Monday, April 30, 2007

Decoding the "Beginner" Classes

I went to many "Beginner" classes, and it didn't take long to realize my definition of "Beginner" didn't match the instructors. Now, I've learned that in the dance business, the real term is “Beginner, Beginner” if you want a class that assumes you haven’t danced before.

A "Beginning" class often assumes you've done some dancing, and they move at a reasonably fast pace. I was always a slower learner than many others, partially because I had only (publicly) danced 3 or 4 times in my life before age 40. Many instructors label their class “fast beginner” or “beginner/intermediate” so they can get away with teaching whatever they want, based on who shows up.

The problem for the instructor is simple: If they really teach what a beginner should learn for long-term success, most people get bored and won't return. As soon as someone learns "basic," most guys want to learn complex turn patterns and the ladies want some sexy styling. So instructors move it along, knowing most people aren't doing basic "well," but they're doing it "good enough" to move on to more steps.

Since most people are dancing for fun and social reasons, that's fine; but if you're serious about improving, you probably need to look toward private lessons to supplement your group classes. (More on selecting instructors in a future article.)
At the ballet you see girls dancing on their tiptoes. Why don't they just get taller girls?
-Greg Ray

3 comments:

  1. I like SALOMON RIVERAS for teaching enthusiasm and high technical correctness

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  2. Salomon is one of the instructors who makes beginners feel comfortable and helps them understand the value of working hard on the techniques.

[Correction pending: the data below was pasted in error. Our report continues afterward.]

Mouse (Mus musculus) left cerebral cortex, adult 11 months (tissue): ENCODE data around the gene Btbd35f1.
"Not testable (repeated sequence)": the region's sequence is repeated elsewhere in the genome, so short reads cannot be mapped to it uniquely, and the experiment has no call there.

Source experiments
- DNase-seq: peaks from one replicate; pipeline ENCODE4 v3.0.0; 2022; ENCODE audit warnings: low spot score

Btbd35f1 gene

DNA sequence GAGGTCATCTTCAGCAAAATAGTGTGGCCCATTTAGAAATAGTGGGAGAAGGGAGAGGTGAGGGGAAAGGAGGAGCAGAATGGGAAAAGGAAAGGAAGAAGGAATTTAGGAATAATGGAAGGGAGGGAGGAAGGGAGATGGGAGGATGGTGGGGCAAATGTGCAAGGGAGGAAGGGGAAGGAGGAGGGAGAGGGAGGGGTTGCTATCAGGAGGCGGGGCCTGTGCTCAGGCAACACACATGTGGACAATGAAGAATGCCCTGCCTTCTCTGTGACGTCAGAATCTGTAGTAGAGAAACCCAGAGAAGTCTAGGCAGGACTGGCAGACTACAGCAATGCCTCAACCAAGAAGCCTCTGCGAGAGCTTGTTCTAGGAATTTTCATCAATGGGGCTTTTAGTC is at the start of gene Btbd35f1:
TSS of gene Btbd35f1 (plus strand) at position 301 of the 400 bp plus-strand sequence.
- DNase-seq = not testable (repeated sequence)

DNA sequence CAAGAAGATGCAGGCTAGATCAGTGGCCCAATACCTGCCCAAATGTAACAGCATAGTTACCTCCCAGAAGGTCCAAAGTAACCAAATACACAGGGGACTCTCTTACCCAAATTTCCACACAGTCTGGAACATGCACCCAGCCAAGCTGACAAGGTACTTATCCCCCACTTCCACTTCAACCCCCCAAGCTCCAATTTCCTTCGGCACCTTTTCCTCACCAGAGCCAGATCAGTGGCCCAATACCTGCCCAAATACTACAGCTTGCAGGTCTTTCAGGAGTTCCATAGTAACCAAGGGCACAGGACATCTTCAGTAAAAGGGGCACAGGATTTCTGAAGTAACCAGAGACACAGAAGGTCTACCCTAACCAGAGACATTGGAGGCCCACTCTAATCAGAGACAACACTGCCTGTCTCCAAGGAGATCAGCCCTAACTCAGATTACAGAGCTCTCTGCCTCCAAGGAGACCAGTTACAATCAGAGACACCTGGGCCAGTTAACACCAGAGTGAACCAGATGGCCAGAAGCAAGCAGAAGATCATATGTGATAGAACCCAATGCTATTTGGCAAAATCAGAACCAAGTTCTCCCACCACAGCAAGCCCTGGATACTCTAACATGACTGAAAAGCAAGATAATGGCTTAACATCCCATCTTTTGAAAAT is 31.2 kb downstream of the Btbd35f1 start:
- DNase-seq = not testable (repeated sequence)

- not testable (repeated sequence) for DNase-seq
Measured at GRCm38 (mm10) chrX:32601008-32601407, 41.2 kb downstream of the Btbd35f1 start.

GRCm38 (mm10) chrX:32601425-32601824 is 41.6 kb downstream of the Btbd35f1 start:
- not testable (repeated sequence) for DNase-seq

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  3. Hi Don,
    I just found your article about beginners. And you are right!
    Ibo and I have many problems with dancers who come from other teacher and will continue with us. They think they are intermediate or advanced. But they can not do correct basics and the leading is horrible. Also we are missing the body tension a dancer should have.
    They tell us we are the only teachers who put so many focus on correct basics, body tension and leading.
    We tell them if you have the correct basics, the girl knows to follow (body tension helps) and the man knwos to lead you can learn complex figures faster and better.
    We have structured our classes - total beginners level 1(people who never have danced Salsa before), beginners level 2 and beginners level 3.
    I do not know how it is in other places but the problems here in my area is that the most Salsa instructors are not educated teachers. They have taken a lot of advanced classes and after a while they think they can teach.
    I am not only a Salsa instructor I taught many style of dances (hiphop, House, different styles of Latin, also I had to learn a lot about sport science) and when I think back how many education I had to do and how skill enhancement /further education I had to make. If I would not do it I would loose my teacher's license.
    The not well educated teacher do not know how to teach total beginners. They do not understand what they think or how they feel being in their very first dancing class. I also have experience in mental training and can see / feel why some people are stressed.

    And the other problem of many teacher is that they love to teach intermediate or advanced classes because they can show off!
    But a good teacher knows it is harder to teach beginner than experienced dancer.
    But I love to see growing process. If I see our students who started without knowing anything until now - dancing like hell with their own style.
    We are happy!

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Don Baarns - Unlikely Salsero